The Strong and Adaptable Black Locust
If you were a tree, what kind would you be?
This often asked question by famed interviewer Barbara Walters has been put to world famous celebrities and politicians. If she asked me I'd be stymied by choosing one of my arboreal children over the others. But recently I've matured enough to admit a me-tree wouldn't be particularly beautiful, but it must be strong, tenacious as hell and all-American.
The Mo-tree is black locust, a native to the Appalachian Mountains southward to Georgia and west to Missouri and Oklahoma, and it's a member of the pea family. You can tell by the huge clusters of white pea shaped flowers in spring.
Like most other legumes, black locust doesn't depend on soil born nitrogen. It shares a unique ability to derive it from the atmosphere. You find these trees thriving after wildfires where nitrogen has been incinerated out of the soil. It is equally happy in sandy river beds with little fertility. It is a colonizer of disturbed ground.
The black locust is prolific and unstoppable once established. Its aggressive roots travel seeking water. In the wild, gophers and other burrowing rodents feed on them. This causes new sucker shoots to spring up wherever roots are damaged. This helps the tree spread more rapidly than by seedlings.
While this mechanism is very effective in the wild, it has not endeared the tree as an urban species. But such an easily propagated shade tree is desirable for rural homesites, frontier farms and ranches of the west. The tendency to sucker makes it a valuable erosion control plant for holding cut slopes and river banks.
The wood of black locust is exceptionally dense and resistant to decay. Settlers planted it for strong, long lasting fence post wood. Remember that before widespread logging of the California redwood forests this was an important foundation grade lumber. In the east the native trees had long been harvested for ship building as treenails or trunnels. These locust wood fasteners hold the exterior planking to the futtocks, the ship's internal ribs.
Fast growth made shade quickly in hot climates. The trees are so drought resistant they have naturalized in many parts of the arid Southwest. They tend to develop dense thickets useful to wildlife needing cover and nesting habitat. Some ecologists aren't happy about this eastern tree appearing in western wildlands.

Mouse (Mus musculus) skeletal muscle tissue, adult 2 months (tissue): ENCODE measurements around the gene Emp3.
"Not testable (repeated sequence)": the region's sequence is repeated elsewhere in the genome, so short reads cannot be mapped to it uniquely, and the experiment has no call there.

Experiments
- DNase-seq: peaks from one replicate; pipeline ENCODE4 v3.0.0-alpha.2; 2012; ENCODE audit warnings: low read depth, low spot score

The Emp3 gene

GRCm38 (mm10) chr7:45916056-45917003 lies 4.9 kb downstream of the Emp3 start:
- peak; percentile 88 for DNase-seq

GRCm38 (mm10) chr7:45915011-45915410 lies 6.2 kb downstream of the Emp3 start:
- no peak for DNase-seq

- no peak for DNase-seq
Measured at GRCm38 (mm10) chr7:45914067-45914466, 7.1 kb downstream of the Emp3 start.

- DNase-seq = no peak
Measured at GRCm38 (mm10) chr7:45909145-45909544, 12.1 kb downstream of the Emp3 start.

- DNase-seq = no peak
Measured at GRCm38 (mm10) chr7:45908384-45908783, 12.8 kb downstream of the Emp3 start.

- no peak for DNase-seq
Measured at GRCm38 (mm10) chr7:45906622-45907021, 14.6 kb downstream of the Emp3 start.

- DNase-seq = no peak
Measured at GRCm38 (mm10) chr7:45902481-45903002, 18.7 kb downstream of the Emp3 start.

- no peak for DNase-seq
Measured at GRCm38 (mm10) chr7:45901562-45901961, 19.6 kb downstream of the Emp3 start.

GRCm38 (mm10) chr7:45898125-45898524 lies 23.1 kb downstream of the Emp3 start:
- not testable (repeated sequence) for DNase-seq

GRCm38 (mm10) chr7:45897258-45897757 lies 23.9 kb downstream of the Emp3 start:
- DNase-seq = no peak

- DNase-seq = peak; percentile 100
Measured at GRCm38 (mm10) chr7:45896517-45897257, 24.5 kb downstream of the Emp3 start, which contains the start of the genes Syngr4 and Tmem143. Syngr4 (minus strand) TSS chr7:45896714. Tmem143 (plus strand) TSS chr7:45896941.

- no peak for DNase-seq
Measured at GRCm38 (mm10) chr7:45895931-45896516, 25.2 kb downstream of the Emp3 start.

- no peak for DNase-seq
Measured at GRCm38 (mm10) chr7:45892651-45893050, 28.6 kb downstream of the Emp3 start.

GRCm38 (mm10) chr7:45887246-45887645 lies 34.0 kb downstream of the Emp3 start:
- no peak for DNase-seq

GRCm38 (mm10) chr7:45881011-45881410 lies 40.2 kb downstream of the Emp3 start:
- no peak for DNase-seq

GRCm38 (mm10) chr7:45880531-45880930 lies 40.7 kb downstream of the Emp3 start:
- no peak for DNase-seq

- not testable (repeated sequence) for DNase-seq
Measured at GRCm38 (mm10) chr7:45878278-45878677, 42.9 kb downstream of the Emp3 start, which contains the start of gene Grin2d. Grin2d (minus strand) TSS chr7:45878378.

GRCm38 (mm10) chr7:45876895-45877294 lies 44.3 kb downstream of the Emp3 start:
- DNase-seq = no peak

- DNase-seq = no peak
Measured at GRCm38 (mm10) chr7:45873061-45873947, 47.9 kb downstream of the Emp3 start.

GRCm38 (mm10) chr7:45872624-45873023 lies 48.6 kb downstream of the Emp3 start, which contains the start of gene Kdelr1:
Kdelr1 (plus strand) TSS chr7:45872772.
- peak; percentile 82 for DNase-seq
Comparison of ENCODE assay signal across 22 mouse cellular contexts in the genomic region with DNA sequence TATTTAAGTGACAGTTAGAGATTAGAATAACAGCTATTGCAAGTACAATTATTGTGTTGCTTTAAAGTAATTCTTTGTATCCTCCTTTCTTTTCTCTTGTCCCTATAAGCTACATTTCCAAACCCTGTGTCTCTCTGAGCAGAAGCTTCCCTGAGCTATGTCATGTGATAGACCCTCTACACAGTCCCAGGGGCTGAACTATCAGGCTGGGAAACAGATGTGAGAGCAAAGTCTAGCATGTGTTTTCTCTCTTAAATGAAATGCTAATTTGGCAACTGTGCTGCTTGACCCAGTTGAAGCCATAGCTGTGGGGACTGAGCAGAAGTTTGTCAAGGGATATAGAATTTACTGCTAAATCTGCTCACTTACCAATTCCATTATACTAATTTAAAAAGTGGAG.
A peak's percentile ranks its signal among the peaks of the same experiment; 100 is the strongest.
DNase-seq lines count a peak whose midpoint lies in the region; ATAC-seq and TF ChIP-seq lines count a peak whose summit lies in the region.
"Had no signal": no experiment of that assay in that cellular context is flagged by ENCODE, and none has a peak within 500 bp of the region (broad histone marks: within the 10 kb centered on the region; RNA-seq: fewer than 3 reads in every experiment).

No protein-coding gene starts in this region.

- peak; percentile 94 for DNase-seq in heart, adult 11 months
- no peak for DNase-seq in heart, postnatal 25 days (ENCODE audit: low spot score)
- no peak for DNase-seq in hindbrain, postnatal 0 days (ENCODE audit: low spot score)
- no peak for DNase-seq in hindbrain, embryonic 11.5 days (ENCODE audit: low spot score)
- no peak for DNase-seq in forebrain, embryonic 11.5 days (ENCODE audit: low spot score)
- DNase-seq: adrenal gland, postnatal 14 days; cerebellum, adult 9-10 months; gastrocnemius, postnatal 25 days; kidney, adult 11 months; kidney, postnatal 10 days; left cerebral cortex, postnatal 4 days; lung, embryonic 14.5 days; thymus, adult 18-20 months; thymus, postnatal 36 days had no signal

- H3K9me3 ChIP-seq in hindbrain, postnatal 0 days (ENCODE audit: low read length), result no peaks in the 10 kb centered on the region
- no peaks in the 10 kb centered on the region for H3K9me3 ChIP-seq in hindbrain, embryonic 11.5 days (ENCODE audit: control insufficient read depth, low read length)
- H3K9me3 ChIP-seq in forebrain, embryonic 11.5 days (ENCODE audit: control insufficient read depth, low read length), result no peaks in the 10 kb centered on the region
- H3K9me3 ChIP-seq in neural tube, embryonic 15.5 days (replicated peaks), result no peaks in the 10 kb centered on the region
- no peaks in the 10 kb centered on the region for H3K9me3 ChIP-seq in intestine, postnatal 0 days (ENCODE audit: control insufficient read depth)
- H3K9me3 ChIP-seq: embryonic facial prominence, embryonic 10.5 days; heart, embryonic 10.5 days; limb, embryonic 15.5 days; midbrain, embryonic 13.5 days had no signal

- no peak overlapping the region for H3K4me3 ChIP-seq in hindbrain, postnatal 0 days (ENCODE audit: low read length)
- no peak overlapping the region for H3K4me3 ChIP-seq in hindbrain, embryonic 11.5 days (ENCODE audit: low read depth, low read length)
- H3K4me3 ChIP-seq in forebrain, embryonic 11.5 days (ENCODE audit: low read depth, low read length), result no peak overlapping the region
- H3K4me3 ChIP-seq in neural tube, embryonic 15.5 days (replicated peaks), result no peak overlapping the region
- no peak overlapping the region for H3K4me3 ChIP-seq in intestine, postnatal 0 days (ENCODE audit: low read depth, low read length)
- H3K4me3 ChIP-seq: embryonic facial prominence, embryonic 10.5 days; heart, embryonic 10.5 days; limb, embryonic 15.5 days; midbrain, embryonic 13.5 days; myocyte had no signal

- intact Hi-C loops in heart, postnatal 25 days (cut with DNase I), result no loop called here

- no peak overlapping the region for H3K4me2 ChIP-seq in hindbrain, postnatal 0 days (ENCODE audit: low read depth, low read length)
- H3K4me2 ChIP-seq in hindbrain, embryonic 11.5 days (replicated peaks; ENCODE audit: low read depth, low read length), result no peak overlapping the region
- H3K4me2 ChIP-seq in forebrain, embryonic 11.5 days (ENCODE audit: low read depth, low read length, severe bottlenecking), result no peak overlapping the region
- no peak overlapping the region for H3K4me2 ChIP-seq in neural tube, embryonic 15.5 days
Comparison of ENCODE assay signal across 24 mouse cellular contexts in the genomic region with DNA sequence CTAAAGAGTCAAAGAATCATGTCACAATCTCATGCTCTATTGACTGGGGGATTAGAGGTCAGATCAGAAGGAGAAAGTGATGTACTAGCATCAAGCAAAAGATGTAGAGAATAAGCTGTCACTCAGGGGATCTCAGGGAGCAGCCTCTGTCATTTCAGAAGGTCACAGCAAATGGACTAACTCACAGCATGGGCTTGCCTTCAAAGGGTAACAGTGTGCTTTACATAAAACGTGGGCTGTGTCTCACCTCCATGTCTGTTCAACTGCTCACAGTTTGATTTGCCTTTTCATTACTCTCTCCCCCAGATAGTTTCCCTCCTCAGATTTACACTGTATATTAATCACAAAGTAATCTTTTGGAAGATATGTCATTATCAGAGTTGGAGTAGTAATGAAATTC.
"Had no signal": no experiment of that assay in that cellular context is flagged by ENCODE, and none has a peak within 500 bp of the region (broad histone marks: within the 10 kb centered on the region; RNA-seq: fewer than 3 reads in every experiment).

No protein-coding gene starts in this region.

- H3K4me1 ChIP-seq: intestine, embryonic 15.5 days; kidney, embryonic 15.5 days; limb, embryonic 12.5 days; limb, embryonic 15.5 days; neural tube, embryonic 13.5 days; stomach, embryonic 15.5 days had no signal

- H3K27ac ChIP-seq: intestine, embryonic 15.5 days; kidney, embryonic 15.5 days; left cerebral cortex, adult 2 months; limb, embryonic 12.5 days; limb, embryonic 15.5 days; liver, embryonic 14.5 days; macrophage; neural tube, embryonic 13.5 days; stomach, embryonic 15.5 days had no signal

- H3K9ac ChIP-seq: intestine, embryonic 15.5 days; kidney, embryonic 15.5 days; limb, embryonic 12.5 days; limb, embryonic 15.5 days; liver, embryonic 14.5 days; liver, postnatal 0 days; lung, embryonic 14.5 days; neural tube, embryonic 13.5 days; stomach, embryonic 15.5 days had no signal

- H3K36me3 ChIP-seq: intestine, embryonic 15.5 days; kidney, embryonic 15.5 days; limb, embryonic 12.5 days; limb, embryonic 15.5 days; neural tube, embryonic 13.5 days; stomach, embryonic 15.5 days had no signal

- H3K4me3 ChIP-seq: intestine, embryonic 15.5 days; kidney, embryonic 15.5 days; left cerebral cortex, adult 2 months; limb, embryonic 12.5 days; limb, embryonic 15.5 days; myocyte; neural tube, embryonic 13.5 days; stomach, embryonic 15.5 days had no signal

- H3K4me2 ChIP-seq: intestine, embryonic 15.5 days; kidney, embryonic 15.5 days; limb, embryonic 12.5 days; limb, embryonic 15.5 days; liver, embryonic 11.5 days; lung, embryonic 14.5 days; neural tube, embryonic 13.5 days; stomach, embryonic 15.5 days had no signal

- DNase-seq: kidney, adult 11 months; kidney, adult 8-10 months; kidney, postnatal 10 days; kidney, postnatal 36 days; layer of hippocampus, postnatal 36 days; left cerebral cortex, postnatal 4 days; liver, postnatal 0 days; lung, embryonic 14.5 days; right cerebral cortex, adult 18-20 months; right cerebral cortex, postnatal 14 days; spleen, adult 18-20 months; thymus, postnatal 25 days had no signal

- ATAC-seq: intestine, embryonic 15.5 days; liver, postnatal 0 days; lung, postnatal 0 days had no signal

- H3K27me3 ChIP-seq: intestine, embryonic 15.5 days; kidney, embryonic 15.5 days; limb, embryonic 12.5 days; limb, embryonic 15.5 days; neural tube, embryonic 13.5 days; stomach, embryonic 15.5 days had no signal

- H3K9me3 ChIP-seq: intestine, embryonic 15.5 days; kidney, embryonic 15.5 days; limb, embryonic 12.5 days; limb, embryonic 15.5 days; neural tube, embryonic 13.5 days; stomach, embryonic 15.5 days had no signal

In recent years black locust has become more civilized. Growers have crossed it with Robinia viscosa, another eastern U.S. native. The offspring are classified as Robinia ambigua hybrids which include really great cultivars with showier flowers. The most well known is 'Purple Robe,' a good suburban tree that blooms with wisteria-like deep pink to purple flowers.
It is large enough to create shade but it won't overwhelm a yard. Variety 'Idahoensis' is considered the best flowering and offers a more graceful habit. Its rich magenta to lavender pink blossoms are showy and more dense than the species. It will reach 35 feet tall and 20 feet wide at maturity.
Both 'Purple Robe' and 'Idahoensis' are widely available in the nursery trade from coast to coast. If plants are not in stock, the garden center will easily order it in the size you desire. Since this is a fast growing deciduous tree, it's not cost effective to plant them from stock any larger than fifteen gallon containers.
I wish I could mirror all the great qualities of the black locust. Sure, we're not the prettiest kids on the block, but we have staying power.
When things get hot, we don't get out of the kitchen. When the larder is bare we abide. When the hard winds blow, we stand strong. And though we might be unsuited to city life due to our tenacious and prolific nature, in the plains and the fields and the mountains we are country western stars.
Maureen Gilmer is a horticulturist and host of "Weekend Gardening" on DIY-Do It Yourself Network.